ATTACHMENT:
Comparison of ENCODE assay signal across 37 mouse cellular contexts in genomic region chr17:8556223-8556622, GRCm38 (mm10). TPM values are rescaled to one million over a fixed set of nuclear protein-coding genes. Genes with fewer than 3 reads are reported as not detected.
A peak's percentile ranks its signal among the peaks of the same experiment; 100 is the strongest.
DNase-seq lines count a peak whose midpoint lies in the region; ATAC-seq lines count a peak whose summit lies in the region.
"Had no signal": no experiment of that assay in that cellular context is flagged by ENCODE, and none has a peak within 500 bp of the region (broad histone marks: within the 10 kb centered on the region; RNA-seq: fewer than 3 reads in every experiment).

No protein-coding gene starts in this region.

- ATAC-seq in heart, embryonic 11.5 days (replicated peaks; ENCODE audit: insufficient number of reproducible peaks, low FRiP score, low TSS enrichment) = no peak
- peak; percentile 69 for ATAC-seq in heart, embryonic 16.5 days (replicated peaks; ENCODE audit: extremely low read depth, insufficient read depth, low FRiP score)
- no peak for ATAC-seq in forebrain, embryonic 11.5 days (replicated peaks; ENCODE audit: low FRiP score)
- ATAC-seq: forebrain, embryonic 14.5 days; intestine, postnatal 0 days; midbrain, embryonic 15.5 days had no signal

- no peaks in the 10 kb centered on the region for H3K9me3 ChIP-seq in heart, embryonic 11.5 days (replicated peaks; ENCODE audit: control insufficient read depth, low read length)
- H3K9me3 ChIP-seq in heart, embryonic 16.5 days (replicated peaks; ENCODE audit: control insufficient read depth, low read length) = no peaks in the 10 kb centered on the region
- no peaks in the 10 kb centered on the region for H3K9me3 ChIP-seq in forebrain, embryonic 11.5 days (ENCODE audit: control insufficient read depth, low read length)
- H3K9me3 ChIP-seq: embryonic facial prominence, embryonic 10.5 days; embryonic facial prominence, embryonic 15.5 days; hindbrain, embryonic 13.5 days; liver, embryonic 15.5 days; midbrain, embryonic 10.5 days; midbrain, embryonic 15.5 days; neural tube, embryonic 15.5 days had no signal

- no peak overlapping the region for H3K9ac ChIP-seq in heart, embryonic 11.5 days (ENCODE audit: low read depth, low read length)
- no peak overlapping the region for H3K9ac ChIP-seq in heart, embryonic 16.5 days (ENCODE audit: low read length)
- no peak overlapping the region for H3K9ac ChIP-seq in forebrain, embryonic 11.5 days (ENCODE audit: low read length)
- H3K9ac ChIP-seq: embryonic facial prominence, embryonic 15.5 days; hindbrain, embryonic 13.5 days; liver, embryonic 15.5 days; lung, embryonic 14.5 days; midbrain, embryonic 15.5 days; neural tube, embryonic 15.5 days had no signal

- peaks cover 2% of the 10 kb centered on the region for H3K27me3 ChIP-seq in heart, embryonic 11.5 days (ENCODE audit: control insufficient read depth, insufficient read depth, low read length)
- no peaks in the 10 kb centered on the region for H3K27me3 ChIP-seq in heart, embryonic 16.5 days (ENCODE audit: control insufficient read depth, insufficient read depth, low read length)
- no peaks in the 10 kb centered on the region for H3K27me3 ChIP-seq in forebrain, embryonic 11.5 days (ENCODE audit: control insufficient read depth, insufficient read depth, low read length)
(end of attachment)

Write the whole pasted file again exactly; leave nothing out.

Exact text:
Comparison of ENCODE assay signal across 37 mouse cellular contexts in genomic region chr17:8556223-8556622, GRCm38 (mm10). TPM values are rescaled to one million over a fixed set of nuclear protein-coding genes. Genes with fewer than 3 reads are reported as not detected.
A peak's percentile ranks its signal among the peaks of the same experiment; 100 is the strongest.
DNase-seq lines count a peak whose midpoint lies in the region; ATAC-seq lines count a peak whose summit lies in the region.
"Had no signal": no experiment of that assay in that cellular context is flagged by ENCODE, and none has a peak within 500 bp of the region (broad histone marks: within the 10 kb centered on the region; RNA-seq: fewer than 3 reads in every experiment).

No protein-coding gene starts in this region.

- ATAC-seq in heart, embryonic 11.5 days (replicated peaks; ENCODE audit: insufficient number of reproducible peaks, low FRiP score, low TSS enrichment) = no peak
- peak; percentile 69 for ATAC-seq in heart, embryonic 16.5 days (replicated peaks; ENCODE audit: extremely low read depth, insufficient read depth, low FRiP score)
- no peak for ATAC-seq in forebrain, embryonic 11.5 days (replicated peaks; ENCODE audit: low FRiP score)
- ATAC-seq: forebrain, embryonic 14.5 days; intestine, postnatal 0 days; midbrain, embryonic 15.5 days had no signal

- no peaks in the 10 kb centered on the region for H3K9me3 ChIP-seq in heart, embryonic 11.5 days (replicated peaks; ENCODE audit: control insufficient read depth, low read length)
- H3K9me3 ChIP-seq in heart, embryonic 16.5 days (replicated peaks; ENCODE audit: control insufficient read depth, low read length) = no peaks in the 10 kb centered on the region
- no peaks in the 10 kb centered on the region for H3K9me3 ChIP-seq in forebrain, embryonic 11.5 days (ENCODE audit: control insufficient read depth, low read length)
- H3K9me3 ChIP-seq: embryonic facial prominence, embryonic 10.5 days; embryonic facial prominence, embryonic 15.5 days; hindbrain, embryonic 13.5 days; liver, embryonic 15.5 days; midbrain, embryonic 10.5 days; midbrain, embryonic 15.5 days; neural tube, embryonic 15.5 days had no signal

- no peak overlapping the region for H3K9ac ChIP-seq in heart, embryonic 11.5 days (ENCODE audit: low read depth, low read length)
- no peak overlapping the region for H3K9ac ChIP-seq in heart, embryonic 16.5 days (ENCODE audit: low read length)
- no peak overlapping the region for H3K9ac ChIP-seq in forebrain, embryonic 11.5 days (ENCODE audit: low read length)
- H3K9ac ChIP-seq: embryonic facial prominence, embryonic 15.5 days; hindbrain, embryonic 13.5 days; liver, embryonic 15.5 days; lung, embryonic 14.5 days; midbrain, embryonic 15.5 days; neural tube, embryonic 15.5 days had no signal

- peaks cover 2% of the 10 kb centered on the region for H3K27me3 ChIP-seq in heart, embryonic 11.5 days (ENCODE audit: control insufficient read depth, insufficient read depth, low read length)
- no peaks in the 10 kb centered on the region for H3K27me3 ChIP-seq in heart, embryonic 16.5 days (ENCODE audit: control insufficient read depth, insufficient read depth, low read length)
- no peaks in the 10 kb centered on the region for H3K27me3 ChIP-seq in forebrain, embryonic 11.5 days (ENCODE audit: control insufficient read depth, insufficient read depth, low read length)